Like many large birds, the craft requires a running start to get airborne. To achieve this, it is towed behind a Smart car, then released to fly on its own.

On Aug. 2, Mr. Reichert kept it at an altitude of a few metres for 19 seconds, covering 145 metres at 25.6 kilometres an hour on the grounds of a flying club near Tottenham, Ont.

While the distance and speed may not seem like much, they are a big aeronautical first, he said. An official from the International Aeronautical Federation observed the flight, and the university expects the organization to certify it as the world's first successful human-powered ornithopter flight.

Mr. Reichert became interested in the idea four years ago and approached James DeLaurier, a U of T professor who has built engine-powered ornithopters in the past. (An ornithopter is an aircraft that flies by moving its wings up and down like a bird, unlike conventional airplanes, which use fixed wings.)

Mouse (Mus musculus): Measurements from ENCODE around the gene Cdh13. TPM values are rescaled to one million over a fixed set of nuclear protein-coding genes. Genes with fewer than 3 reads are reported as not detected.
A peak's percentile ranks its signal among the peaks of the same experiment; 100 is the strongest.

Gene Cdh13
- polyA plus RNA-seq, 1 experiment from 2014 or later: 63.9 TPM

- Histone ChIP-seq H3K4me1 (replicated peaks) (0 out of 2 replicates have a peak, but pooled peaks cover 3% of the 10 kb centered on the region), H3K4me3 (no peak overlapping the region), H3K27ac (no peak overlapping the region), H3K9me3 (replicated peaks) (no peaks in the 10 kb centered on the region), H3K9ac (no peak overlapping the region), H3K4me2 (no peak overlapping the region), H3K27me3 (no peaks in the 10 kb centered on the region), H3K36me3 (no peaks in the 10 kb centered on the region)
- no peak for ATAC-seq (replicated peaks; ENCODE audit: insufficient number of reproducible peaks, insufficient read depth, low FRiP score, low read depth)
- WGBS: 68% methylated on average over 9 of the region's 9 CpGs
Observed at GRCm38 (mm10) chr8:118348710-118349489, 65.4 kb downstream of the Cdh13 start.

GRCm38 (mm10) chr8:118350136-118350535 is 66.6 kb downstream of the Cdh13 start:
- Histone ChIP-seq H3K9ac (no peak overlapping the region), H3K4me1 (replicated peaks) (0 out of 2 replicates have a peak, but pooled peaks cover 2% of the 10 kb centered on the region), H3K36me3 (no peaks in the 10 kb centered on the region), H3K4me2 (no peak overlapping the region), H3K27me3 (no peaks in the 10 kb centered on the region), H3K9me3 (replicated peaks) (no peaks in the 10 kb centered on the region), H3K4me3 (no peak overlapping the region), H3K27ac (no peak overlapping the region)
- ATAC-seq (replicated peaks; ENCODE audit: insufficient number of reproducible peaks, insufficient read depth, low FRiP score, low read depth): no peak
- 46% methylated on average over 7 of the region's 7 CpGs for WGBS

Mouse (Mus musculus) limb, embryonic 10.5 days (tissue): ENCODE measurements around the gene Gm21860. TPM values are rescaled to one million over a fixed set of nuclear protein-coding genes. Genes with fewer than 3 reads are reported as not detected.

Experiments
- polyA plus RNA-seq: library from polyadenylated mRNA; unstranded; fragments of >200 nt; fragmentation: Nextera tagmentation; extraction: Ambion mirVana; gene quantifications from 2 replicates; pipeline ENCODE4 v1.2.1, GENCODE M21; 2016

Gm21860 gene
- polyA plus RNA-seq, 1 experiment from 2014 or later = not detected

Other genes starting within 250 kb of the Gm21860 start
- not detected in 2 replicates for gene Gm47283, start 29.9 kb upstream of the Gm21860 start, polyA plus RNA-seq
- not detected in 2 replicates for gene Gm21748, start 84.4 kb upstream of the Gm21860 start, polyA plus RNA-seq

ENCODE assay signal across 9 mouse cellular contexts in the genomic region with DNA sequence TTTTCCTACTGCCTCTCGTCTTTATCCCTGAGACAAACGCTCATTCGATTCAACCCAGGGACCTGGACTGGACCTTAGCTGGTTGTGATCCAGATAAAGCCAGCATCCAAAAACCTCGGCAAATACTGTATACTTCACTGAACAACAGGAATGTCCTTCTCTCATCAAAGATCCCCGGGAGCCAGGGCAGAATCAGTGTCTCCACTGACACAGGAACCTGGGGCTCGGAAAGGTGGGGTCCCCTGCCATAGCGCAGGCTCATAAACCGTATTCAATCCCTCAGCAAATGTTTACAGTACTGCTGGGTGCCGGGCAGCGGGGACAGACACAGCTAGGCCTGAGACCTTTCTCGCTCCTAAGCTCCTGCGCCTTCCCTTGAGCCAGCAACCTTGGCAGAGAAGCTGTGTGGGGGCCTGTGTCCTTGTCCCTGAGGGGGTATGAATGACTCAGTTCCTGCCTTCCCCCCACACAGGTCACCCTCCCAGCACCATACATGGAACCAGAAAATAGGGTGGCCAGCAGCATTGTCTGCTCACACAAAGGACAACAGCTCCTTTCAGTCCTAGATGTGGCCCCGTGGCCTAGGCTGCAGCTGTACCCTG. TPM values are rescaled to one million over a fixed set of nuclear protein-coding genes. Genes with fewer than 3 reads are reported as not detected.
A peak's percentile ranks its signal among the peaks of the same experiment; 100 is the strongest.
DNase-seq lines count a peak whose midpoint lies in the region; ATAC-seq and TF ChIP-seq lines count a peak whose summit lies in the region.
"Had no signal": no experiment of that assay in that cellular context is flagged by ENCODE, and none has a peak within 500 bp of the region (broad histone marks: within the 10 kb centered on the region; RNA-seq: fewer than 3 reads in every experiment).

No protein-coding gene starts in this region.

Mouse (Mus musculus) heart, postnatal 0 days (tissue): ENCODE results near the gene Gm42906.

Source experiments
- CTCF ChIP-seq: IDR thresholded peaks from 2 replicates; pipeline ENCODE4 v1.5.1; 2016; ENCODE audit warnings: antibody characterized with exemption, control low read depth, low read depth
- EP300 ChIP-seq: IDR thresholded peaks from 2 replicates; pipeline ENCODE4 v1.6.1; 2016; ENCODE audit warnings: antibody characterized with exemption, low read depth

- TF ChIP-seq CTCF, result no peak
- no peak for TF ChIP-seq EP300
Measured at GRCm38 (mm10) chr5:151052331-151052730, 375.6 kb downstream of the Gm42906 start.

First, the student created computer simulations using Leonardo da Vinci's famous 1485 sketches of such a machine as a starting point. Then, in a farmer's barn near Tottenham, he and more than 20 fellow students assembled the plane.

In September and October of last year, they held test flights, crashing several times. After design improvements, the plane flew this past summer.

Prof. DeLaurier attributed the project's success - compared to the many who have tried and failed - to modern materials, sophisticated computer programs and advancements in the understanding of aerodynamics.

"When you try to tell someone what you're working on, they kind of back away slowly," he said. "But when you see it fly, it takes your breath away."